Rule, Britannia! Frederick, Prince of Wales and Music in the 18th Century

Past beyond the gallery archive
1 March 2011 - 7 February 2012

Beningbrough Hall

Free

  • Partnership exhibition



'The Music Party'
by Philip Mercier
1733
NPG 1556

The eighteenth century gave us some of the most famous pieces of classical music in Britain. Frederick Prince of Wales (1707–51) was central to this phenomenon. Arriving in England from his native Germany in 1728, Frederick was an enthusiastic and talented musician. He also supported a variety of London's musicians, promoted the British taste for both Italian opera and English anthems, and helped establish Britain as a centre of progressive music and patronage. In so doing, the Prince of Wales attempted to forge an identity for himself that was not only cultured and patriotic but distinctly British, thus distancing himself from his German heritage.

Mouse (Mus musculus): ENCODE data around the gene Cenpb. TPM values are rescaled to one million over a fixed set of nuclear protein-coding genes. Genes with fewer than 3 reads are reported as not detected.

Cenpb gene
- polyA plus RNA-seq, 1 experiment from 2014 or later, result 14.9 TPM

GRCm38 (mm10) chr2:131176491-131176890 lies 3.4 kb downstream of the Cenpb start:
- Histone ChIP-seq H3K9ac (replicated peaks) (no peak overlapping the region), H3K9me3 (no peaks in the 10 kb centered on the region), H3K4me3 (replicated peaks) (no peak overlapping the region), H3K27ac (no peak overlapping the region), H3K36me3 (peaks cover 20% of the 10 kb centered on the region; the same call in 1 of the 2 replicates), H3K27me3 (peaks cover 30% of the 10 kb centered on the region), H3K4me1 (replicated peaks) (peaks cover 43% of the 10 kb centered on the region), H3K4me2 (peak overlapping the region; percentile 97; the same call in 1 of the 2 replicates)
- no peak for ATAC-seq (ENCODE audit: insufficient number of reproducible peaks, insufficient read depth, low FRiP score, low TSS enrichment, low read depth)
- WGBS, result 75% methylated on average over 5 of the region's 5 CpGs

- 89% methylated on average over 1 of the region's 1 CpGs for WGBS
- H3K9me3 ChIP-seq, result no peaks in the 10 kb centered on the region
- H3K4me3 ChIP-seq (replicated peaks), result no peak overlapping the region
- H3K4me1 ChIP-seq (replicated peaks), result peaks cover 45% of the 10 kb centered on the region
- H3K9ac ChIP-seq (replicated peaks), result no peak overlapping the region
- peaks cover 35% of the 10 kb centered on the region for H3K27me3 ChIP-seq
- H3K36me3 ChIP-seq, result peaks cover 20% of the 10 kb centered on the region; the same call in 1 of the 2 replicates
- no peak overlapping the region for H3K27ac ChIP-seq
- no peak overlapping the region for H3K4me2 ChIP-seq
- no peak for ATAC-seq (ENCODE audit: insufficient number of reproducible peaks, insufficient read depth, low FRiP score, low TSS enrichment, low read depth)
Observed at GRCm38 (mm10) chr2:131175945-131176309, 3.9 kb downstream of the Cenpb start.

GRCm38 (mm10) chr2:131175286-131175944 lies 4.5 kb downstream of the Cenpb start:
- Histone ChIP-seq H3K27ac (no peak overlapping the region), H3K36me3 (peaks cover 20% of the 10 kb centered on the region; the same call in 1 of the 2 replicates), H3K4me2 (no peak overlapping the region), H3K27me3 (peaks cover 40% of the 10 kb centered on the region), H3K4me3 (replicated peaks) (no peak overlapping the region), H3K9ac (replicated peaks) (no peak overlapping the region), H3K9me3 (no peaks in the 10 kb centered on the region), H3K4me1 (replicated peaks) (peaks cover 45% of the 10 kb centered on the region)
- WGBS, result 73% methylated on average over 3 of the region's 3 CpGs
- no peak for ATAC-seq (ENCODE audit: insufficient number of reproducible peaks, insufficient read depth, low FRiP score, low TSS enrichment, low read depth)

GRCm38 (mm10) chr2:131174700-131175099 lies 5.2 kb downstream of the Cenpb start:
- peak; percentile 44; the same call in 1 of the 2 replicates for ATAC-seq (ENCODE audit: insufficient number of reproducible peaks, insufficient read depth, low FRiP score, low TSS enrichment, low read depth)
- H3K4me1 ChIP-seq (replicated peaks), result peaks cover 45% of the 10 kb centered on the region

This display explores Frederick as a musician and patron who was responsible for some of the eighteenth century’s most memorable operas and anthems, including the patriotic song Rule, Britannia!.

Beningbrough Hall
The Conservation of Frederick Prince of Wales, The Music Party NPG 1556